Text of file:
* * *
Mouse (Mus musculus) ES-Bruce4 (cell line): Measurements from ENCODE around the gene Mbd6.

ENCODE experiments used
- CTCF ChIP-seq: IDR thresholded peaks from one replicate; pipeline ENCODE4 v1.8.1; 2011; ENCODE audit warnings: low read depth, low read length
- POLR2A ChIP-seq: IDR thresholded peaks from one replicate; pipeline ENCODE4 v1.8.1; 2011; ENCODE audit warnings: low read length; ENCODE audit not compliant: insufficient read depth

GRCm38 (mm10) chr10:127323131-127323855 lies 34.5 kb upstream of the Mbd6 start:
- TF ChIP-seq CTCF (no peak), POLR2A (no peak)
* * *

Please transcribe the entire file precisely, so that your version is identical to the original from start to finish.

Mouse (Mus musculus) ES-Bruce4 (cell line): Measurements from ENCODE around the gene Mbd6.

ENCODE experiments used
- CTCF ChIP-seq: IDR thresholded peaks from one replicate; pipeline ENCODE4 v1.8.1; 2011; ENCODE audit warnings: low read depth, low read length
- POLR2A ChIP-seq: IDR thresholded peaks from one replicate; pipeline ENCODE4 v1.8.1; 2011; ENCODE audit warnings: low read length; ENCODE audit not compliant: insufficient read depth

GRCm38 (mm10) chr10:127323131-127323855 lies 34.5 kb upstream of the Mbd6 start:
- TF ChIP-seq CTCF (no peak), POLR2A (no peak)